What social media data can benefit people’s lives when used in a responsible manner

The country was declared a “disaster zone” by Malawi’s government. When the crises unfolded, relief agencies, such as the Red Cross, for instance, Red Cross, were faced with the difficult task of distributing funds and aid to regions that were not recorded by the country’s map data, which meant that they were virtually unnoticed.

Humanitarian aid workers struggled to get through some of the most affected regions. The outcome was the fact that help didn’t always reach those in need.

To avoid similar gaps in knowledge in the near future, researchers, volunteers, and human rights workers in Malawi and across the globe have turned to a surprising collaborator: Facebook.

In 2016, in the context of its “Missing Maps” project, the Red Cross accessed Facebook’s rich population density information to locate and map those who were particularly at risk of natural disasters or health emergencies. Still, it was not recorded in the existing maps.

In the Local Map Parties local to Malawi, volunteers from Malawi utilized the Facebook satellite and population information, as well as other satellite images, for tracing roads, houses, and water points throughout Malawi’s communities.

Two years on, Missing Maps, in collaboration with Facebook, has identified more than 2 million people living in Malawi and has allowed aid and relief organizations to plan their projects in Malawi’s most disaster-prone regions.

Natural disasters can kill more than 100,000 people and impact or force the displacement of hundreds of millions each year. With climate change predicted to increase the intensity and frequency of catastrophes in the near future, the use of the power of social media, crowdsourcing, and other methods will get more crucial.

The possibilities of data collaborative

It is believed that the Malawi partnership is only one of the many manifestations of data collaborativesWe’ve described the term as being a novel kind of collaboration, which goes outside of the model of public-private partnerships that allows members from various sectors, such as private companies, as well as research institutions and government agencies, to share data to solve public issues.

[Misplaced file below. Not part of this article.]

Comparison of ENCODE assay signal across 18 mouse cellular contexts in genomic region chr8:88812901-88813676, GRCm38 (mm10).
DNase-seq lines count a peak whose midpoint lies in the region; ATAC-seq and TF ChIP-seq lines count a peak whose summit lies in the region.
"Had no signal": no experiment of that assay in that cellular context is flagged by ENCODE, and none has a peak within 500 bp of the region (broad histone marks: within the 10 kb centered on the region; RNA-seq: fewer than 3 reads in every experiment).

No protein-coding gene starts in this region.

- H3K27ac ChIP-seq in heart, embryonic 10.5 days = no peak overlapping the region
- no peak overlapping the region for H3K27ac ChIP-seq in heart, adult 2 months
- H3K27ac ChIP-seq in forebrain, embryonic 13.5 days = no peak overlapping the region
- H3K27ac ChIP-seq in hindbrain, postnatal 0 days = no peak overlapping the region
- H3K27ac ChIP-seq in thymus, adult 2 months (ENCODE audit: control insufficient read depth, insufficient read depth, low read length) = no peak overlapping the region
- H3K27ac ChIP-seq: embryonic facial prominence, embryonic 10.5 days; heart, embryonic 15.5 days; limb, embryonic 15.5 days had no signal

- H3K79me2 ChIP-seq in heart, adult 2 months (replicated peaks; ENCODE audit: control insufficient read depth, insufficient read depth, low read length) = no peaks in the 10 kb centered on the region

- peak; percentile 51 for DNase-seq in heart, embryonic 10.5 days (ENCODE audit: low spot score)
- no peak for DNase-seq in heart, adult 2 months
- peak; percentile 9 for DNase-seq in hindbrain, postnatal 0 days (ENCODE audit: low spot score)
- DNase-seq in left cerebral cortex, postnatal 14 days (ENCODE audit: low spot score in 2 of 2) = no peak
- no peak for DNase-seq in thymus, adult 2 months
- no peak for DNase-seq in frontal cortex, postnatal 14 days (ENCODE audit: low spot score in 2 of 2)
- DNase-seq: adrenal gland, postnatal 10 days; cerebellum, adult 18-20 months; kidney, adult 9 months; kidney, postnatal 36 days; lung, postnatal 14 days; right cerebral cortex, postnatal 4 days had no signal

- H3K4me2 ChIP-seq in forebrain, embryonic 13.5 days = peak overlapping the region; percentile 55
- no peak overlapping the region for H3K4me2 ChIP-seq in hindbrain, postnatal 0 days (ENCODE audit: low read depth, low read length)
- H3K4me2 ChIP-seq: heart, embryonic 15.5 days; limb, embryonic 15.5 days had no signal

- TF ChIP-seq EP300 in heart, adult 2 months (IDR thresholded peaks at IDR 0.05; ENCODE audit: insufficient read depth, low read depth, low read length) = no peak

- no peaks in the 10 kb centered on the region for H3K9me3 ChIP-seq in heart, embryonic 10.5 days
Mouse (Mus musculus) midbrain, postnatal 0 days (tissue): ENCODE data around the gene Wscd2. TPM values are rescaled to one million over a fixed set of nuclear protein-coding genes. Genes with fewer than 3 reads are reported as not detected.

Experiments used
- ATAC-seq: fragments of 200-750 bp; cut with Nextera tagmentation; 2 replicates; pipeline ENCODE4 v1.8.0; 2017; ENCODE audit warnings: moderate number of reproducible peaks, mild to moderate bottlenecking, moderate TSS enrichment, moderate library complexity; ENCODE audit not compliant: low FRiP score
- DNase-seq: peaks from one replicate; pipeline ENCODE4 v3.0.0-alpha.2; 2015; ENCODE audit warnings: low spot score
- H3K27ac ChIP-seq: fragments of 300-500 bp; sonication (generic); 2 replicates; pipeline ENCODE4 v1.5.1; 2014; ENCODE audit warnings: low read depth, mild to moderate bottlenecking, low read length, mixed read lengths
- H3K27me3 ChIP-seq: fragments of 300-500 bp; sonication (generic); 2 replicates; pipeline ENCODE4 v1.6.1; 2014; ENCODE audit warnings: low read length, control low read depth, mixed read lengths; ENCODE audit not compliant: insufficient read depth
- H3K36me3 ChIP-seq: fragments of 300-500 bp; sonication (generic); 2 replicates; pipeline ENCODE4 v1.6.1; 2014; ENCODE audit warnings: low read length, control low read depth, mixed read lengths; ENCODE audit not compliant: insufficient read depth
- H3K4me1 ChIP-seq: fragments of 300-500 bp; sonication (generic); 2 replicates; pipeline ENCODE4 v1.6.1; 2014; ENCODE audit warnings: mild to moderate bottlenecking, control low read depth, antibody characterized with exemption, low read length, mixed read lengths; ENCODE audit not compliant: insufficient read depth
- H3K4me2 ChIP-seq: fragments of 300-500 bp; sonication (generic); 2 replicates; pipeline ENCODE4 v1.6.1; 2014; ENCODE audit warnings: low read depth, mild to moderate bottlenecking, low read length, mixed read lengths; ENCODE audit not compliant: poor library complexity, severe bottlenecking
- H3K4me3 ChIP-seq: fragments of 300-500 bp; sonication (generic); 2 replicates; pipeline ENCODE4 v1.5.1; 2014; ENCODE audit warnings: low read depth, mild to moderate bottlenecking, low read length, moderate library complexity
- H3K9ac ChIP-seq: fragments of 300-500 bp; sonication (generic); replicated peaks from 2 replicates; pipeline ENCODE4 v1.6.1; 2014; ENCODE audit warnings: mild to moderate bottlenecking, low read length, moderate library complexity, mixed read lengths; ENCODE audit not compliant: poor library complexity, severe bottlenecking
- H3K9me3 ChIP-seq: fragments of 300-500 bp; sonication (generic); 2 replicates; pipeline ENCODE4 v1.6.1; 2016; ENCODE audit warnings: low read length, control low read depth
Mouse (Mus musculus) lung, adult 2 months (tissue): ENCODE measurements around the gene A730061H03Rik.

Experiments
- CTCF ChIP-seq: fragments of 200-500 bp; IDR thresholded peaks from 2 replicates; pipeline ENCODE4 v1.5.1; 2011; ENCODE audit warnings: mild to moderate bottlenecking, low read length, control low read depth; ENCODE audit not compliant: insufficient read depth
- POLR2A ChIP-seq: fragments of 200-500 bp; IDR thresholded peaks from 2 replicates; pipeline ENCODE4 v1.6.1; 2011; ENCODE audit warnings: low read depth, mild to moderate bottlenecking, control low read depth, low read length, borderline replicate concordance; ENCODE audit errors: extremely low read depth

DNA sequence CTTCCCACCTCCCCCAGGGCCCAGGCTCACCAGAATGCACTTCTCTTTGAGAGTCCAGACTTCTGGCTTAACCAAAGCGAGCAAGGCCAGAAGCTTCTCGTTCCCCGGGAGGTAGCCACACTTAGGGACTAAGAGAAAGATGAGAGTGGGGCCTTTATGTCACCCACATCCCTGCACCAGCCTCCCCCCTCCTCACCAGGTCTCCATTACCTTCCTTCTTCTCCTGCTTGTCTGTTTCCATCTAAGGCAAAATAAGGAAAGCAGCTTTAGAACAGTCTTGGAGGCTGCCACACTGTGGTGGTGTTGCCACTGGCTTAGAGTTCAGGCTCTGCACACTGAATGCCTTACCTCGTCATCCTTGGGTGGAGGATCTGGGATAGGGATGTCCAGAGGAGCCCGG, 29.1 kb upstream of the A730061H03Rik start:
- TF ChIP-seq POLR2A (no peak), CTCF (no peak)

Although collaboratives like these are popping up in various fields and sectors, the Malawi instance is a prime example of a specific kind of collaboration. This is what we would refer to as a “social media data collective.

Much focus has been given to the influence of social media on the political scene. However, a lot of value can be derived from the data generated by social media for the government, but only when it is taken care of.

Social media users are sharing and disclosing huge amounts of data. Facebook alone gathers 98 unique individual data pieces of its members, and Twitter handles about 6000 tweets every second.

With a total of 2.51 billion users on social networks around the globe, A staggering amount of information can be obtained about individuals and their activities from social networks.

There is no doubt that a significant portion of the information stored by social media firms can be made public in a responsible manner to help groups working in the public’s interest with fresh ideas and options to take action. Unfortunately, these groups are only given limited access to data, and their expertise in data science is similarly sluggish.

Data collaborations such as the Missing Maps project represent a modern and contemporary way of corporate social responsibility.

The event was a Missing Maps project event at Facebook’s London offices. OpenStreetMap

For example, LinkedIn has established the Economic Graph Research initiative to use their data along with a number of third-party researchers in order to provide aggregated insights that will increase access to ” economic opportunity for every member of the global workforce.” This indicates a growing interest in companies to give access to their data in order to attain social responsibility objectives.

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